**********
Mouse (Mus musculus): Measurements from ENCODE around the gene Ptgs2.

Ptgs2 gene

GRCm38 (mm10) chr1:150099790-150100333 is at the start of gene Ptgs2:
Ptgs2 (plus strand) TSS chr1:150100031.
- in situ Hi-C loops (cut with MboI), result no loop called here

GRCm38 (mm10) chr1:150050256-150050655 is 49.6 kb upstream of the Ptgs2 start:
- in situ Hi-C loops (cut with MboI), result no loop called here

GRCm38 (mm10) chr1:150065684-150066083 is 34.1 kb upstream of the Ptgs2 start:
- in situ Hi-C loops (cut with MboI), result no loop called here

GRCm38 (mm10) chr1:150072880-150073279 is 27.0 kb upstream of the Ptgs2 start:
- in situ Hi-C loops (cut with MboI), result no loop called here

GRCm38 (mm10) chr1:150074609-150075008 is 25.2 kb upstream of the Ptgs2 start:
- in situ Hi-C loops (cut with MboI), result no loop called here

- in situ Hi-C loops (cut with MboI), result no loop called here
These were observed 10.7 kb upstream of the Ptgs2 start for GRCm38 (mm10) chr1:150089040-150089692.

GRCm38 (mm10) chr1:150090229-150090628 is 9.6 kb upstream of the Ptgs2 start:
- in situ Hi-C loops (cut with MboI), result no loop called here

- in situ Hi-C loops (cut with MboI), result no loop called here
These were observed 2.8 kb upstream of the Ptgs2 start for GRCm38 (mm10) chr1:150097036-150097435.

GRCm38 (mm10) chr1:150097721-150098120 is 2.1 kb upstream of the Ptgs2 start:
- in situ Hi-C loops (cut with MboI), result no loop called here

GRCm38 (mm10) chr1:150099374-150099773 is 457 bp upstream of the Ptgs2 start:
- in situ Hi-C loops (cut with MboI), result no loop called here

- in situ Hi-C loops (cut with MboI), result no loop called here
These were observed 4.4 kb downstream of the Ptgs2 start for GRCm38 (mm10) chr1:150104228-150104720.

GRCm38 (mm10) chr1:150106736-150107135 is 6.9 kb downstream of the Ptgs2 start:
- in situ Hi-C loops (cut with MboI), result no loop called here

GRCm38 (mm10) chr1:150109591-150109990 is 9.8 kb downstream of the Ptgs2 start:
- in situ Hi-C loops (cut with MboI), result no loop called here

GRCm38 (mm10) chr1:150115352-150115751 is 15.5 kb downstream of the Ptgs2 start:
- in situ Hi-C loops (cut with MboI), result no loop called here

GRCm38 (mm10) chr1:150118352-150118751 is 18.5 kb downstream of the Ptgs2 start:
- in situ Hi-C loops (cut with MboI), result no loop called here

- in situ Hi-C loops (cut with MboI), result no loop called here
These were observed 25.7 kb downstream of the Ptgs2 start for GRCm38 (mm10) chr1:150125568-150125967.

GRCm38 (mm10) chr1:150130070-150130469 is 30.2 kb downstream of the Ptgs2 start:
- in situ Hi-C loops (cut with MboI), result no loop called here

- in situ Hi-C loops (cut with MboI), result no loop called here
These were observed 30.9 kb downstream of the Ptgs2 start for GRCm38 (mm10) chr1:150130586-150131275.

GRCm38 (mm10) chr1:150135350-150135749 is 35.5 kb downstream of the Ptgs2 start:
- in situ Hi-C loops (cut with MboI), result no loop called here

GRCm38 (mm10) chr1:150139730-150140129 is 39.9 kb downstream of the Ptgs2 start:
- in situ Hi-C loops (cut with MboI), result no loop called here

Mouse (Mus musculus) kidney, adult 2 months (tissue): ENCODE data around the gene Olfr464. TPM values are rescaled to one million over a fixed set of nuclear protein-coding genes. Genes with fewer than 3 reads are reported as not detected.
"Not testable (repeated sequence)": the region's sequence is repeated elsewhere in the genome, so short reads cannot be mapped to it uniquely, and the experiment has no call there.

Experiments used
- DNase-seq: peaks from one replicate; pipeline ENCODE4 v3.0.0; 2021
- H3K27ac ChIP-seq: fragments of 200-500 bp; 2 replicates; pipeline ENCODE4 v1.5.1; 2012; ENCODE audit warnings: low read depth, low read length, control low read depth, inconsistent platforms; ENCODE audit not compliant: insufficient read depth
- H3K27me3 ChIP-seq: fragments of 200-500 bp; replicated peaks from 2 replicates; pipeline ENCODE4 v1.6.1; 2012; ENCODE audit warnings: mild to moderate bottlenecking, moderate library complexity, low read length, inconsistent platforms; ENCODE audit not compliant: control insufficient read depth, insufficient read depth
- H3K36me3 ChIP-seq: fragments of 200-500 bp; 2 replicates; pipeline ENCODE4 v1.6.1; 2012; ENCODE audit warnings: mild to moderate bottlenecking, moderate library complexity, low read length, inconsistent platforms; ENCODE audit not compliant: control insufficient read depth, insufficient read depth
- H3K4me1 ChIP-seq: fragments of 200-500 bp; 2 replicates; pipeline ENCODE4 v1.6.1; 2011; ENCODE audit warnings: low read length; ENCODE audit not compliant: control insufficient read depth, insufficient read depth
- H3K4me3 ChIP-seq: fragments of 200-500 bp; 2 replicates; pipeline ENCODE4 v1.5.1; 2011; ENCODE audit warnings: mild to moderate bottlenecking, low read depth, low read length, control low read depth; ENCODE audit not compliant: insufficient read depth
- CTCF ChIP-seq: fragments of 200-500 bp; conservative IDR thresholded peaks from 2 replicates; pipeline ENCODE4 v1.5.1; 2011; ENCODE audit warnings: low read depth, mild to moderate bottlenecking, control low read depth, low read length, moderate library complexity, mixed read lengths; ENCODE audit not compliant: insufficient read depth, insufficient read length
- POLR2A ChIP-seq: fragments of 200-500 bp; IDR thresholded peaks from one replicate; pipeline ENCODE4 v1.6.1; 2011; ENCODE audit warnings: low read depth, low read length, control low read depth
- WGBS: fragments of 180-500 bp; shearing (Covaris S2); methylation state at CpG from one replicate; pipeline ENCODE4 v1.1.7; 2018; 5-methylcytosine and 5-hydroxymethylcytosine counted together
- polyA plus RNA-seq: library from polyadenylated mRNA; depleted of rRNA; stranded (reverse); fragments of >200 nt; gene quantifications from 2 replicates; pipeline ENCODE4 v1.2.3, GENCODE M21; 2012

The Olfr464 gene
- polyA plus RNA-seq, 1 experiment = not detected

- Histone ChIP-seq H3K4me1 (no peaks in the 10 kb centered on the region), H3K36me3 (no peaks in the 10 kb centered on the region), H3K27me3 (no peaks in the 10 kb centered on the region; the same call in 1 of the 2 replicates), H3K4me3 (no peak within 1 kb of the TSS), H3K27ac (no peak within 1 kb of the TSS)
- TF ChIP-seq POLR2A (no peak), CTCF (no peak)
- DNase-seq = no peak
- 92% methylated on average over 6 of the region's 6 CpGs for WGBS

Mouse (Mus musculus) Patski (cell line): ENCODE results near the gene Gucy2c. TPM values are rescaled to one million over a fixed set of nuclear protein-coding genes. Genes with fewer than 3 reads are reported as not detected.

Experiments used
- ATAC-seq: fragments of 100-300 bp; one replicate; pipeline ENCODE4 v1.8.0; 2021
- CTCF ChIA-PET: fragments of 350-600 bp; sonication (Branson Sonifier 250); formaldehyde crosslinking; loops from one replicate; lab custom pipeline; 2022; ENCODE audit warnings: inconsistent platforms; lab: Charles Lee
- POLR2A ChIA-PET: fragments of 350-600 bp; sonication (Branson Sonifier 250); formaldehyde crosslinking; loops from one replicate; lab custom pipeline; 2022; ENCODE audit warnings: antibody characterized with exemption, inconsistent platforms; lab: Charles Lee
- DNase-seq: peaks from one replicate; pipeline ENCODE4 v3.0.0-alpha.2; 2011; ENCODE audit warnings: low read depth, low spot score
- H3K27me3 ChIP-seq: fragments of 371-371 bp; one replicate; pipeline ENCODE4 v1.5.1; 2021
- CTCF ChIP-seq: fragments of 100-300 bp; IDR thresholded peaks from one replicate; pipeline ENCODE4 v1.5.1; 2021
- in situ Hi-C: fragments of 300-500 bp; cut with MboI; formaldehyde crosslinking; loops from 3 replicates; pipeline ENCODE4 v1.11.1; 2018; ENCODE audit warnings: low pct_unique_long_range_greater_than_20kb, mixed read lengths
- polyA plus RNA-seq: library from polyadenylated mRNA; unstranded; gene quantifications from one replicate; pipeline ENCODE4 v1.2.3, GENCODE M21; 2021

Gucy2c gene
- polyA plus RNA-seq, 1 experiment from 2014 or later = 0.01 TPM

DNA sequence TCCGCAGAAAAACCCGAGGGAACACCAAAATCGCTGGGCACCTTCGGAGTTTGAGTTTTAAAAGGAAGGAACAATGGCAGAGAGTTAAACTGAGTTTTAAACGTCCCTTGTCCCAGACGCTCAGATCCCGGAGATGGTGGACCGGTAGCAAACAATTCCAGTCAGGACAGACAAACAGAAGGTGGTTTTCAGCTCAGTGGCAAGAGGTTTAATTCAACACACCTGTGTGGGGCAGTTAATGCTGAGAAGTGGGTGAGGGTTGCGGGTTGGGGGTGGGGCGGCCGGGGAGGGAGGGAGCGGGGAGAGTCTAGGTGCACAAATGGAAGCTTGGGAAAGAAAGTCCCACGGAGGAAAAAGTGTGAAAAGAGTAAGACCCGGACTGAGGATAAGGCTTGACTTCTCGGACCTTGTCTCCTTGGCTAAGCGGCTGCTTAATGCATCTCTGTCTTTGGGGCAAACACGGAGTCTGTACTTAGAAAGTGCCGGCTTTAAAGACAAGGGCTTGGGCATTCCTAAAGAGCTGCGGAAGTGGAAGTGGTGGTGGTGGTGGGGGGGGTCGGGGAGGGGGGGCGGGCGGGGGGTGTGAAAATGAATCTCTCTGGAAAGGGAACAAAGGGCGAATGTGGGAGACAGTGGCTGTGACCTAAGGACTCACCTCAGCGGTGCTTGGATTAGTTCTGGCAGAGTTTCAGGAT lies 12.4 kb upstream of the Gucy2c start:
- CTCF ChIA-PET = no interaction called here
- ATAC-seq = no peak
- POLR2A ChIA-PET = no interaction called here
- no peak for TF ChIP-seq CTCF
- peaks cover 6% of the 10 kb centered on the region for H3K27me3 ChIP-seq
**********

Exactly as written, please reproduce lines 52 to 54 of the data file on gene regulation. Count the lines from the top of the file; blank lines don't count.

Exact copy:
- H3K4me3 ChIP-seq: fragments of 200-500 bp; 2 replicates; pipeline ENCODE4 v1.5.1; 2011; ENCODE audit warnings: mild to moderate bottlenecking, low read depth, low read length, control low read depth; ENCODE audit not compliant: insufficient read depth
- CTCF ChIP-seq: fragments of 200-500 bp; conservative IDR thresholded peaks from 2 replicates; pipeline ENCODE4 v1.5.1; 2011; ENCODE audit warnings: low read depth, mild to moderate bottlenecking, control low read depth, low read length, moderate library complexity, mixed read lengths; ENCODE audit not compliant: insufficient read depth, insufficient read length
- POLR2A ChIP-seq: fragments of 200-500 bp; IDR thresholded peaks from one replicate; pipeline ENCODE4 v1.6.1; 2011; ENCODE audit warnings: low read depth, low read length, control low read depth